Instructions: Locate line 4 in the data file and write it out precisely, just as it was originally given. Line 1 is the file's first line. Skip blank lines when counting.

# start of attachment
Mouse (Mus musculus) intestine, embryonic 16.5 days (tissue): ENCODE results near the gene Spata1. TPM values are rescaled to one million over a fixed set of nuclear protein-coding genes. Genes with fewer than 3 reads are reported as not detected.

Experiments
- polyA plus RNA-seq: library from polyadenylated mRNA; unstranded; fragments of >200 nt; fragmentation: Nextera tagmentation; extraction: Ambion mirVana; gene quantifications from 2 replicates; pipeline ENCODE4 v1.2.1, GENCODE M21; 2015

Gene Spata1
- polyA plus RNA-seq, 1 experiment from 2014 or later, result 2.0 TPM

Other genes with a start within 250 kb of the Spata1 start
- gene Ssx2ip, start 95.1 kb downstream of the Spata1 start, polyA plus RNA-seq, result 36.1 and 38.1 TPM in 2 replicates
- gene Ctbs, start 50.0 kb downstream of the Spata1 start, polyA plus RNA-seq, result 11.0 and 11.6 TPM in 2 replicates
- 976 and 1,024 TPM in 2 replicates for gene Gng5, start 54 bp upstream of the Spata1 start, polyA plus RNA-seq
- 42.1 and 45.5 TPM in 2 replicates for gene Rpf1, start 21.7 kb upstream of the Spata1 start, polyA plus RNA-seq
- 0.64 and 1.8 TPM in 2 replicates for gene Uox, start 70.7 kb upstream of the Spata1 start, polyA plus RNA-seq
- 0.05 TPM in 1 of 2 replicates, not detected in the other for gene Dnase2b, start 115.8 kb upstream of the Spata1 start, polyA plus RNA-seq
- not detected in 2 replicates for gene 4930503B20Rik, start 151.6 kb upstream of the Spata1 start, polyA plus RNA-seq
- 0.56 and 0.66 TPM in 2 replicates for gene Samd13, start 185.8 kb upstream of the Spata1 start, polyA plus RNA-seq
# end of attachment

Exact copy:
Gene Spata1